A pretty face may be pretty irresistible and put people in good moods, a new study shows.
The study, published recently in Emotion, had three key findings.
First, facial attractiveness was judged in a fraction of a second. The speed was so fast that participants barely knew what was happening.
Second, pretty faces were tied to positive words, like “laughter” and “happiness,” more than negative words. But unattractive faces weren’t linked to negative words.
Lastly, pretty faces seem particularly powerful. Attractive houses didn’t spark the same reactions in the study’s participants.
The researchers were Ingrid Olson, PhD, of the University of Pennsylvania, and Christy Marshuetz, PhD, of Yale University.
The Beauty Premium
“Research has demonstrated time and time again that there are tremendous social and economic benefits to being attractive,” Olson says in a news release.
“Attractive people are paid more, are judged more intelligent, and will receive more attention in most facets of life,” she continues. “This favoritism, while poorly understood, seems to be innate and cross-cultural. Studies suggest that even infants prefer pretty faces.”
Those perks have been termed the “beauty premium,” write Olson and Marshuetz. They tested the beauty bias in three experiments.
First, Olson and Marshuetz gathered yearbook photos of students with attractive and less attractive faces. None of the faces was famous.
Next, the researchers asked male and female students to rate each face’s attractiveness. The goal was to reach some agreement about which faces were or weren’t attractive.
Those steps laid the groundwork for the main tests.
Attractive or Not?
The researchers showed the most attractive and unattractive faces to another group of students. After seeing each face on a computer screen for less than a second, the students pressed computer keys to rate the face as attractive or not.
The students told the researchers they didn’t have enough time to look at the faces and were guessing when they cast their votes. Still, they were quite accurate in identifying the attractive faces.
The result suggests that “attractiveness can be assessed from very brief glimpses of visual information,” the researchers write.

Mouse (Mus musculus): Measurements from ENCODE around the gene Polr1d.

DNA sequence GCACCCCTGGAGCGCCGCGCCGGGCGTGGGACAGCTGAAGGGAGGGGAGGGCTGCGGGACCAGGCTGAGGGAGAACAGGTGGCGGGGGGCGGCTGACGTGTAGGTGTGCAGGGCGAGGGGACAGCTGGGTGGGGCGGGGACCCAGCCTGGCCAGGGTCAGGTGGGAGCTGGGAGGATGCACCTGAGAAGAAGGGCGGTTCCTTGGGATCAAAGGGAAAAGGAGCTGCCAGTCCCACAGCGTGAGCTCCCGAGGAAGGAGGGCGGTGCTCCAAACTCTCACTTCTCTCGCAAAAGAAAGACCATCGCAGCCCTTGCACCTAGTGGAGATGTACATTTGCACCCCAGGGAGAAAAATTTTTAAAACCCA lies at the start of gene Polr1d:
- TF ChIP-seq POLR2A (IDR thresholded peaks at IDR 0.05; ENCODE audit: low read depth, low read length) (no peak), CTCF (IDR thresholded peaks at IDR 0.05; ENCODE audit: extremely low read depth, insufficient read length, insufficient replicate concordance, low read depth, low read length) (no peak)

What about beauty being in the eye of the beholder? “There are no definite rules to what kind of face can be called beautiful, but we chose faces of extreme -- very ugly or very pretty,” Olson says in the news release.
“Seen rapidly, viewers were able to make what amounted to an unconscious, albeit accurate, assessment of physical beauty,” she continues.
Pretty Face, Good Mood
Next, another set of students took the same test, but this time, a positive or negative word followed each face.
The students’ job: Ignore the faces, focus on the words, and press a computer key to indicate whether the word was positive or negative.
After seeing an attractive face, the students more quickly identified positive words. Unattractive faces didn’t have any effect. When attractive and unattractive houses replaced the faces, students’ word judgments weren’t affected.
In short, pretty faces were particularly influential.
“In a way, pretty faces are rewarding,” Olson says. “They make us more likely to think good thoughts. There are some underlying processes going on in the brain that prejudice us to respond to attractive people better even if we are not aware of it.”
It would be interesting to learn exactly what determined attractiveness and whether students’ sexual orientation made any difference, the researchers note.
By Miranda Hitti, reviewed by Louise Chang, MD
SOURCES: Olson, I. Emotion, December 2005; vol 5: pp 498-502. News release, University of Pennsylvania.